On May 13, 2002, about 1040 mountain standard time, a Schweizer 269C, N577TA, impacted the ground during an autorotation near the Phoenix Deer Valley Airport (DVT) Phoenix, Arizona. The helicopter, operated by Scottsdale Helicopters as an instructional flight under the provisions of 14 CFR Part 91, sustained substantial damage. The certified flight instructor (CFI) was not injured, and the helicopter rated private pilot sustained minor injuries. Visual meteorological conditions prevailed for the local area flight that departed the Scottsdale Airport (SDL), Scottsdale, Arizona, about 0945. No flight plan had been filed.

In a written statement submitted by the CFI, he stated that he entered a training autorotation at altitude. He initiated a deceleration and brought the rotor rpm to "the top of the green." Then, he turned the helicopter into the wind and was gaining the "required airspeed for the end of the maneuver." The CFI stated that everything was as he expected until the helicopter reached approximately 200 feet above ground level (agl). The helicopter dropped quickly, and the CFI felt that this was the result of a change in wind direction. The engine could not provide enough performance to abort the maneuver; as a result, the CFI attempted to cushion the landing. As the helicopter contacted the ground, the left skid caught on desert terrain and it rolled onto its left side.

The CFI stated in a phone interview that he noted no mechanical anomalies with the helicopter or engine.

In a written statement, the student stated that he had approximately 1,400 hours of flight time in helicopters. The majority of it had been flown in turbine powered rotorcraft. The student contracted with the operator to prepare him for his commercial check ride. He had flown with the CFI approximately six to seven times prior to the accident.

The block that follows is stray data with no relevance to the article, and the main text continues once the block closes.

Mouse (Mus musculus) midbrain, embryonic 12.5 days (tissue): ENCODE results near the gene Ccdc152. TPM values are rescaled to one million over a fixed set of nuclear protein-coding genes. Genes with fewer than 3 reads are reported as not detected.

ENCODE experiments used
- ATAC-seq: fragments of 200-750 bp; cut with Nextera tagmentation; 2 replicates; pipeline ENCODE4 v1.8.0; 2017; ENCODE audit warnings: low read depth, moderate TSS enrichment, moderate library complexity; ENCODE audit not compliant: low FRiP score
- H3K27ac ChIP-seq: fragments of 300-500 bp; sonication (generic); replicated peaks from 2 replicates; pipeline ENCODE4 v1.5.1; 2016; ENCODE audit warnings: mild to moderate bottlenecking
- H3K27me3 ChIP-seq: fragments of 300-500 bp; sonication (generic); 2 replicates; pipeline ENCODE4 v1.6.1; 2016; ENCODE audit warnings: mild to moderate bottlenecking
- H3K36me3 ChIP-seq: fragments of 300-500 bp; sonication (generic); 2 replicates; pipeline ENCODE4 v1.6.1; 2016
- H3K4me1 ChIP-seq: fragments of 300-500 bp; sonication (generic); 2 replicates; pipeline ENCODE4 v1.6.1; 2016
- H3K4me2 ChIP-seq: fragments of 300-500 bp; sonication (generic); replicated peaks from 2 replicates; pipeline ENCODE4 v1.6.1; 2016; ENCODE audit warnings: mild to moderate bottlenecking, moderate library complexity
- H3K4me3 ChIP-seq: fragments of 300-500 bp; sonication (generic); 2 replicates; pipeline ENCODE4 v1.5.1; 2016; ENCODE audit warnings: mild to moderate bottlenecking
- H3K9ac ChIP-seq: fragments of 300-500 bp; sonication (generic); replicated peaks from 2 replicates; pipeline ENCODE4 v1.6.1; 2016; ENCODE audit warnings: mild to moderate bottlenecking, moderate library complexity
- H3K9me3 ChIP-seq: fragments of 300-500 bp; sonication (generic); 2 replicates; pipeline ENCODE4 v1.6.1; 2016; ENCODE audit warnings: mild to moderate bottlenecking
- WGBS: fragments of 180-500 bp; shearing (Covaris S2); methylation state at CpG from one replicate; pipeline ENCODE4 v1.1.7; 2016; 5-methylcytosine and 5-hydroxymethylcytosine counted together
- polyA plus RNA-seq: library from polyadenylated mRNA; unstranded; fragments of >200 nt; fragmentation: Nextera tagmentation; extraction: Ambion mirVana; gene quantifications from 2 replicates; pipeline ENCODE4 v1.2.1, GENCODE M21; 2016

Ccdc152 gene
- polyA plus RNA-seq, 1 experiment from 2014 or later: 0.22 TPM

After departing SDL, they flew directly to a helicopter practice area north of DVT. After a series of autorotations and simulated pinnacle approaches, the CFI informed the student that they needed to return to SDL. The student climbed to 2,000 feet mean sea level (msl) and noted that the airspeed was 60 knots. The student recalled that the CFI stated, "Let me have the controls." The student acknowledged the request and said, "You have the controls."

The student stated that as soon as the CFI took the controls he conducted a "quick stop" (no forward airspeed). The student noted that the altitude increased to about 2,020 to 2,030 msl. The CFI initiated a right-hand turn, and dropped the collective. The student heard the CFI state, "Watch this." Several days after the incident the CFI told the student that he had said, "Watch the disk." The CFI had an accent and English was his second language; the student could not say which statement was accurate.

As the CFI began the right turning autorotation, the helicopter began to descend rapidly, and the student felt that there was no forward airspeed. The altitude was approximately 400 feet agl. About 200 feet agl the rate of descent increased. The student reached for the collective to slow the rate of descent, but found that it was in its full up position. The airspeed indicator indicated no forward airspeed; the rotor and rpm needles were joined at the 2 o'clock position. The helicopter impacted the ground at a high descent rate, and had turned almost 360 degrees since beginning the maneuver.

A witness to the accident saw the helicopter flying southbound in level flight. The helicopter then stopped and made a turn to the right. The witness stated that it appeared that it was a decelerating right turn. He saw the rate of descent increase and the helicopter was still turning. He lost sight of it behind the Cave Creek Dam.

The Safety Board investigator determined that the density altitude was approximately 4,000 feet at the time of the accident.

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